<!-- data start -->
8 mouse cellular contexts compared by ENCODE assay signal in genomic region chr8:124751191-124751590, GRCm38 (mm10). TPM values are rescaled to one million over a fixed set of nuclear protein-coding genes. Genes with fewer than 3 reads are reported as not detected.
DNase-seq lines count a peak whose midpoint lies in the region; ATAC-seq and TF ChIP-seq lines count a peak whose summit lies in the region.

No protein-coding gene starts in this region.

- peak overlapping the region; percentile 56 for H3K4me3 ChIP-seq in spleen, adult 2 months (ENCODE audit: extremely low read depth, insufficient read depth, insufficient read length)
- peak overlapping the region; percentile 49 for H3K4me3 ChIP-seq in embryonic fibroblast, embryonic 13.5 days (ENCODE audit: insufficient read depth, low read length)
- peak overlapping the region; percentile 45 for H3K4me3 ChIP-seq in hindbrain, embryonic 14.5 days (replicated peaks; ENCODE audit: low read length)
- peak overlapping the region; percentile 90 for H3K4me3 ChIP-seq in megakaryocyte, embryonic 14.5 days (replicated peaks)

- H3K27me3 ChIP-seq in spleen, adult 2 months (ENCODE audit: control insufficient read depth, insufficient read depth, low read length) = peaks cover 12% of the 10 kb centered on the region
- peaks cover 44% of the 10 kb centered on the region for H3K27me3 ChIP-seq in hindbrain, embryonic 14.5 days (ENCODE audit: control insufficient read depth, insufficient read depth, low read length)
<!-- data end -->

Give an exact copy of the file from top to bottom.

8 mouse cellular contexts compared by ENCODE assay signal in genomic region chr8:124751191-124751590, GRCm38 (mm10). TPM values are rescaled to one million over a fixed set of nuclear protein-coding genes. Genes with fewer than 3 reads are reported as not detected.
DNase-seq lines count a peak whose midpoint lies in the region; ATAC-seq and TF ChIP-seq lines count a peak whose summit lies in the region.

No protein-coding gene starts in this region.

- peak overlapping the region; percentile 56 for H3K4me3 ChIP-seq in spleen, adult 2 months (ENCODE audit: extremely low read depth, insufficient read depth, insufficient read length)
- peak overlapping the region; percentile 49 for H3K4me3 ChIP-seq in embryonic fibroblast, embryonic 13.5 days (ENCODE audit: insufficient read depth, low read length)
- peak overlapping the region; percentile 45 for H3K4me3 ChIP-seq in hindbrain, embryonic 14.5 days (replicated peaks; ENCODE audit: low read length)
- peak overlapping the region; percentile 90 for H3K4me3 ChIP-seq in megakaryocyte, embryonic 14.5 days (replicated peaks)

- H3K27me3 ChIP-seq in spleen, adult 2 months (ENCODE audit: control insufficient read depth, insufficient read depth, low read length) = peaks cover 12% of the 10 kb centered on the region
- peaks cover 44% of the 10 kb centered on the region for H3K27me3 ChIP-seq in hindbrain, embryonic 14.5 days (ENCODE audit: control insufficient read depth, insufficient read depth, low read length)